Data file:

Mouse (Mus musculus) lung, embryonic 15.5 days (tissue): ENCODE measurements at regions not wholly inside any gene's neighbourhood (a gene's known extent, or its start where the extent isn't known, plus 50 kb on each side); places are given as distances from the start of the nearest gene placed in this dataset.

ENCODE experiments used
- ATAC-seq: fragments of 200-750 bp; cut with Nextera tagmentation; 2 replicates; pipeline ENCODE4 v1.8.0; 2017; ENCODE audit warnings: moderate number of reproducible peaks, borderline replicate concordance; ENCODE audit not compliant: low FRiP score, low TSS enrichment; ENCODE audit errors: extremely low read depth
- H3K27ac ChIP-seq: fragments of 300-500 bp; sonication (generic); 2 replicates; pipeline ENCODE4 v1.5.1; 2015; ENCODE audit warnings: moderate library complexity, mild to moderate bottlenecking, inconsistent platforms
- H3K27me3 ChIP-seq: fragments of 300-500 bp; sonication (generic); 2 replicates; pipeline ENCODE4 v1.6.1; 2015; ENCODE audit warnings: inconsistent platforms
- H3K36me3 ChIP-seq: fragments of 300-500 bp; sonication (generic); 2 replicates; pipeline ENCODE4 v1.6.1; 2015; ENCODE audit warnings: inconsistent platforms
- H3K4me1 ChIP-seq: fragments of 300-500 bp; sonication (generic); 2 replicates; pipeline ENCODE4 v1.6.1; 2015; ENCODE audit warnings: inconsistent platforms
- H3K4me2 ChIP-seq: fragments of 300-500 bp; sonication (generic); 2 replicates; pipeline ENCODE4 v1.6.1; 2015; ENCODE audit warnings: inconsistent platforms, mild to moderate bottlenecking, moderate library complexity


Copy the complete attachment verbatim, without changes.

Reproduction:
Mouse (Mus musculus) lung, embryonic 15.5 days (tissue): ENCODE measurements at regions not wholly inside any gene's neighbourhood (a gene's known extent, or its start where the extent isn't known, plus 50 kb on each side); places are given as distances from the start of the nearest gene placed in this dataset.

ENCODE experiments used
- ATAC-seq: fragments of 200-750 bp; cut with Nextera tagmentation; 2 replicates; pipeline ENCODE4 v1.8.0; 2017; ENCODE audit warnings: moderate number of reproducible peaks, borderline replicate concordance; ENCODE audit not compliant: low FRiP score, low TSS enrichment; ENCODE audit errors: extremely low read depth
- H3K27ac ChIP-seq: fragments of 300-500 bp; sonication (generic); 2 replicates; pipeline ENCODE4 v1.5.1; 2015; ENCODE audit warnings: moderate library complexity, mild to moderate bottlenecking, inconsistent platforms
- H3K27me3 ChIP-seq: fragments of 300-500 bp; sonication (generic); 2 replicates; pipeline ENCODE4 v1.6.1; 2015; ENCODE audit warnings: inconsistent platforms
- H3K36me3 ChIP-seq: fragments of 300-500 bp; sonication (generic); 2 replicates; pipeline ENCODE4 v1.6.1; 2015; ENCODE audit warnings: inconsistent platforms
- H3K4me1 ChIP-seq: fragments of 300-500 bp; sonication (generic); 2 replicates; pipeline ENCODE4 v1.6.1; 2015; ENCODE audit warnings: inconsistent platforms
- H3K4me2 ChIP-seq: fragments of 300-500 bp; sonication (generic); 2 replicates; pipeline ENCODE4 v1.6.1; 2015; ENCODE audit warnings: inconsistent platforms, mild to moderate bottlenecking, moderate library complexity